In Australia, rural residents, who make up less than 30 percent of the population, have often been at odds with city dwellers and urban politicians, seeing them as out of touch and incompetent in their management of the bush. Brumby activists have taken action by lobbying for political favor in some states, where they have won protections for the horses.

In New South Wales, which is led by the center-right Liberal Party, former politicians with financial interests in tourism operations that depend on the brumbies helped drive a 2018 bill protecting the feral horses.

The move by the state, Australia’s most populous, dismayed Australian and international scientists, who said it would set a “disturbing precedent.”

In the state of Victoria, which has a center-left Labor government, officials say they intend to proceed with culling hundreds of horses after Mr. Maguire lost a legal battle there. He says he will take his fight to Australia’s highest court.

Still, to many Australians, brumbies are majestic, untamed creatures that live in children’s books, poetry and films. But leaving them to thrive in the bush, scientists say, would come at the expense of creatures and plants far more precious and rare.

“Our native animals are our brothers and sisters,” said Richard Swain, an Indigenous alpine guide who advises the Invasive Species Council, a conservation group. “It’s really, really, heartbreaking,” he added of the damage done by the horses.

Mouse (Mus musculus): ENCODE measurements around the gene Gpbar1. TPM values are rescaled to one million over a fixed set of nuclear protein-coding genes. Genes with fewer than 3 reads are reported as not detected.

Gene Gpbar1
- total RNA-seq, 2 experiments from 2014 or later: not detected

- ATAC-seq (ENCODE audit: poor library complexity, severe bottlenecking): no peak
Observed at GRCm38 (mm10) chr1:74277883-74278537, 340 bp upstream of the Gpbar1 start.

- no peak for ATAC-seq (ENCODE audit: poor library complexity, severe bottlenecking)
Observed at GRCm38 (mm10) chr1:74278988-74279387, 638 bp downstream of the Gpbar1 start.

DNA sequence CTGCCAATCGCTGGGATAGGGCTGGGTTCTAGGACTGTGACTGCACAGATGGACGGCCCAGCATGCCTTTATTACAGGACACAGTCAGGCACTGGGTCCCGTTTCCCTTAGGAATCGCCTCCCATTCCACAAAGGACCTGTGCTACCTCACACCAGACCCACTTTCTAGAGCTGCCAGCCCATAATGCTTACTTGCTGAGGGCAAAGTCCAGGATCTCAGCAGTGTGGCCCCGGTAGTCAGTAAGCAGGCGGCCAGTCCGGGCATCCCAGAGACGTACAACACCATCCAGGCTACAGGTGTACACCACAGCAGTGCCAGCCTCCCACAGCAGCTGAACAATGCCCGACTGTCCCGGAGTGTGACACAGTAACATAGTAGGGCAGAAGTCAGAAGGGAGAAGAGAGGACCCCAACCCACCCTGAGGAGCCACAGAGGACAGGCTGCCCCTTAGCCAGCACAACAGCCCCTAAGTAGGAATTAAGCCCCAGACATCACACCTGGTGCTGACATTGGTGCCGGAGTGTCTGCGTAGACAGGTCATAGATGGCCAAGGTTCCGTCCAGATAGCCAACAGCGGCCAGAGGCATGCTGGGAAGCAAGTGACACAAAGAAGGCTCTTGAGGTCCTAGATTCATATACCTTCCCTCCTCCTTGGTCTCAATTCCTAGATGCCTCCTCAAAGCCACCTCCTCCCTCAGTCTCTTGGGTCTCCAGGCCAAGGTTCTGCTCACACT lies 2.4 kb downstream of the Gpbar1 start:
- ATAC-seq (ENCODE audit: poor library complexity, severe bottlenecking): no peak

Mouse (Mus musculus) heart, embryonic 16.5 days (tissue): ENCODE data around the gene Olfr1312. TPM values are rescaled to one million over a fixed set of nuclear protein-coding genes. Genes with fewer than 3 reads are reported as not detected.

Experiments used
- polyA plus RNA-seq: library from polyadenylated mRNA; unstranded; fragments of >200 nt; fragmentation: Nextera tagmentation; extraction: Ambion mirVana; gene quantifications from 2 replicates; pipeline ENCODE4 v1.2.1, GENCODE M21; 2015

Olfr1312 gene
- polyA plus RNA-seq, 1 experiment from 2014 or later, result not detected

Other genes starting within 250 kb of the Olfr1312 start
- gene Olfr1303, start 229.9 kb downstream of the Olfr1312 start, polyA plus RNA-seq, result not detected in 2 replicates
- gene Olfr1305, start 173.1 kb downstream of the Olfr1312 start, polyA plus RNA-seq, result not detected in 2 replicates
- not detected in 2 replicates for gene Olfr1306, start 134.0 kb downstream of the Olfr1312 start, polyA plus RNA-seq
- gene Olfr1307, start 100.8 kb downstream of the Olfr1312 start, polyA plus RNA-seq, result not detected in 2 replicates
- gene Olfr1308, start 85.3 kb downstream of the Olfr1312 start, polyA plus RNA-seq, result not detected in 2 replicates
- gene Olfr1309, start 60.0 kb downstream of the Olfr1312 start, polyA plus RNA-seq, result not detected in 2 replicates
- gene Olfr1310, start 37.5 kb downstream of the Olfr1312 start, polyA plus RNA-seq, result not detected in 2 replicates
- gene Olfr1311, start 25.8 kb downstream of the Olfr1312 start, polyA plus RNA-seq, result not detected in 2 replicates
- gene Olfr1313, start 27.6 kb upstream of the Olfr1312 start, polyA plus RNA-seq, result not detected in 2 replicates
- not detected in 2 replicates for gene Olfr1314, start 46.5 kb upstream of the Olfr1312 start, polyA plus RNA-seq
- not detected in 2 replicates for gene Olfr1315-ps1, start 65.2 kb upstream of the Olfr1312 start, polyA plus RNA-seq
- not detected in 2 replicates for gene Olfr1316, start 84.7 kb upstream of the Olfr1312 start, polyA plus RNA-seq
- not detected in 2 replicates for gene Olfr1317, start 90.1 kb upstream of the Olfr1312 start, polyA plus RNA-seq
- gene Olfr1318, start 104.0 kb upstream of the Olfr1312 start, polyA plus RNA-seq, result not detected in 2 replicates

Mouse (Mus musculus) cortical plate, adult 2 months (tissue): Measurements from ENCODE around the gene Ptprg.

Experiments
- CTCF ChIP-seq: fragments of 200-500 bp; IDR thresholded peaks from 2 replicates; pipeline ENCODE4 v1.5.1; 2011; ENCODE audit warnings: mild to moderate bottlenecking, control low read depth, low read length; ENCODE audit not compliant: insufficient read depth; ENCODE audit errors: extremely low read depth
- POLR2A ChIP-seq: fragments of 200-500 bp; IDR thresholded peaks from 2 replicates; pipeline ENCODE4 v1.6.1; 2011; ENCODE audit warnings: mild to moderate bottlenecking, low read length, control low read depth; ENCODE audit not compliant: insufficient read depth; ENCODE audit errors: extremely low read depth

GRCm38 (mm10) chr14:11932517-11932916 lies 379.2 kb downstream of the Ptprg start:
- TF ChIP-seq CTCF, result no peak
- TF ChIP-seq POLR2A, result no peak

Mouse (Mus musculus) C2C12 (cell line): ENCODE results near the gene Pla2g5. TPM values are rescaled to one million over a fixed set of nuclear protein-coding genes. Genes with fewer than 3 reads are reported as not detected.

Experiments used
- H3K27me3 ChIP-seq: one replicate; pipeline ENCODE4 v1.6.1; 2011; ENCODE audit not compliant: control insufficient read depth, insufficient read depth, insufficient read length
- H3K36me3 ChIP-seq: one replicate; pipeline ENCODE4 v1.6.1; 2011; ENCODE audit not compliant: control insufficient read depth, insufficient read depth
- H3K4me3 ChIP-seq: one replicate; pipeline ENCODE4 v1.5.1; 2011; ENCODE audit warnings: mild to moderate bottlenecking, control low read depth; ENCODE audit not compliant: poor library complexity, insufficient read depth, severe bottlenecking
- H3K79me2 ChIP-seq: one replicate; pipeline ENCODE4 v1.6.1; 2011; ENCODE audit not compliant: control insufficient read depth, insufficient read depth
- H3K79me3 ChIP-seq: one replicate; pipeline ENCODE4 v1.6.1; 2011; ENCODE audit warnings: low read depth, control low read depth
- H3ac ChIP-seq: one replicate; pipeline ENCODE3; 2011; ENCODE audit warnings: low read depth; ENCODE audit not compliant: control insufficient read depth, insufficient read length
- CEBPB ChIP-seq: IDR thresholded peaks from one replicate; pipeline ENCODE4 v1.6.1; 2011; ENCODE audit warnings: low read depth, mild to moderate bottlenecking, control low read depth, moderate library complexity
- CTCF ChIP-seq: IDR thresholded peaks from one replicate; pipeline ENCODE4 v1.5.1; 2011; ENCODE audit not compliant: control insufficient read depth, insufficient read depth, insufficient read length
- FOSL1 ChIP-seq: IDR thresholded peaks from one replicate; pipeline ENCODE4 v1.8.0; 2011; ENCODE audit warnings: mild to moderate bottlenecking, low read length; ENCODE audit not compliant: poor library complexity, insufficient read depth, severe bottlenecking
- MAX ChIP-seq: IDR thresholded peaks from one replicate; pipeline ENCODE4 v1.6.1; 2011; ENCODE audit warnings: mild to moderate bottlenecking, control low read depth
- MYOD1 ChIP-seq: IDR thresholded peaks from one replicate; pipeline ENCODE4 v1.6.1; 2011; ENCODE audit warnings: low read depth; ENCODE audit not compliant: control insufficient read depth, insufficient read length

In Australia’s alpine region, thousands of the feral horses trample fragile moss beds, damage the sources of major river systems and harm the habitats of animals found nowhere else in the world — systems that are struggling to recover from last summer’s unprecedented bush fires.

Last year, a survey of the region showed that the horse population had more than doubled in density in a five-year period. Claims by brumby activists that the animals are simply a scapegoat for damage done by wild deer and pigs do not hold up against extensive studies of the region, the scientists add.

“The evidence for this is not in dispute,” said David M. Watson, a professor of ecology at Charles Sturt University, south of Sydney, who quit his job advising the New South Wales government on managing the horses because he believed the science was being ignored.

A general distrust of science, fed by disinformation from the conservative media, has deepened rural Australia’s divide with the country’s urban areas. Of Mr. Maguire, Dr. Watson said: “Who do you put up against that person on a podium? Some crusty scientist with a clipboard?”